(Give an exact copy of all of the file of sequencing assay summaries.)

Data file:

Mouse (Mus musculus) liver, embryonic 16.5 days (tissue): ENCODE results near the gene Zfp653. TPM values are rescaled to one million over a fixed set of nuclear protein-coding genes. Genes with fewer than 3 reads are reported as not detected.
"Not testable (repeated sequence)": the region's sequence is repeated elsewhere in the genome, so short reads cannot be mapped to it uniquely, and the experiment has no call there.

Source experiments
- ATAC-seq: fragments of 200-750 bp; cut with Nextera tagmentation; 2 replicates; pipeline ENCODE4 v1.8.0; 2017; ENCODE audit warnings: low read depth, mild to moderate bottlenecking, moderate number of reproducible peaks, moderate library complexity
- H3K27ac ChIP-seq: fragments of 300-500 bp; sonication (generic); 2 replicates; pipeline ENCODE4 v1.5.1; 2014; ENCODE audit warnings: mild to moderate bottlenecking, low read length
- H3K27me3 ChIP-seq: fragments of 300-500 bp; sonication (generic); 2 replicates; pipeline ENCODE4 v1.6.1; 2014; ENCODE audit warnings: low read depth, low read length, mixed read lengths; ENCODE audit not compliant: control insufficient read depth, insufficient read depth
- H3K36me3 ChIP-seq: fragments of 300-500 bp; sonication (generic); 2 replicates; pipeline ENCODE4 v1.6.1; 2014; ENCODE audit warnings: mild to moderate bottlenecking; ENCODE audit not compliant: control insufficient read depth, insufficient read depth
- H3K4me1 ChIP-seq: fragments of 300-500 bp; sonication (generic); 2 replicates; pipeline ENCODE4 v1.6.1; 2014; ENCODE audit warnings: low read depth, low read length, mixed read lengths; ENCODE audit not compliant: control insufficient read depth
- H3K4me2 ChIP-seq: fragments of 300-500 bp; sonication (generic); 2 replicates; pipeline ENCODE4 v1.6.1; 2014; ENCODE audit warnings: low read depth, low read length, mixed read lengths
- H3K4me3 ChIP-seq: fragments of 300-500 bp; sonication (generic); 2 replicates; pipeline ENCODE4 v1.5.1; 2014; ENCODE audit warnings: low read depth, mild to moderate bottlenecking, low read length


Mouse (Mus musculus) liver, embryonic 16.5 days (tissue): ENCODE results near the gene Zfp653. TPM values are rescaled to one million over a fixed set of nuclear protein-coding genes. Genes with fewer than 3 reads are reported as not detected.
"Not testable (repeated sequence)": the region's sequence is repeated elsewhere in the genome, so short reads cannot be mapped to it uniquely, and the experiment has no call there.

Source experiments
- ATAC-seq: fragments of 200-750 bp; cut with Nextera tagmentation; 2 replicates; pipeline ENCODE4 v1.8.0; 2017; ENCODE audit warnings: low read depth, mild to moderate bottlenecking, moderate number of reproducible peaks, moderate library complexity
- H3K27ac ChIP-seq: fragments of 300-500 bp; sonication (generic); 2 replicates; pipeline ENCODE4 v1.5.1; 2014; ENCODE audit warnings: mild to moderate bottlenecking, low read length
- H3K27me3 ChIP-seq: fragments of 300-500 bp; sonication (generic); 2 replicates; pipeline ENCODE4 v1.6.1; 2014; ENCODE audit warnings: low read depth, low read length, mixed read lengths; ENCODE audit not compliant: control insufficient read depth, insufficient read depth
- H3K36me3 ChIP-seq: fragments of 300-500 bp; sonication (generic); 2 replicates; pipeline ENCODE4 v1.6.1; 2014; ENCODE audit warnings: mild to moderate bottlenecking; ENCODE audit not compliant: control insufficient read depth, insufficient read depth
- H3K4me1 ChIP-seq: fragments of 300-500 bp; sonication (generic); 2 replicates; pipeline ENCODE4 v1.6.1; 2014; ENCODE audit warnings: low read depth, low read length, mixed read lengths; ENCODE audit not compliant: control insufficient read depth
- H3K4me2 ChIP-seq: fragments of 300-500 bp; sonication (generic); 2 replicates; pipeline ENCODE4 v1.6.1; 2014; ENCODE audit warnings: low read depth, low read length, mixed read lengths
- H3K4me3 ChIP-seq: fragments of 300-500 bp; sonication (generic); 2 replicates; pipeline ENCODE4 v1.5.1; 2014; ENCODE audit warnings: low read depth, mild to moderate bottlenecking, low read length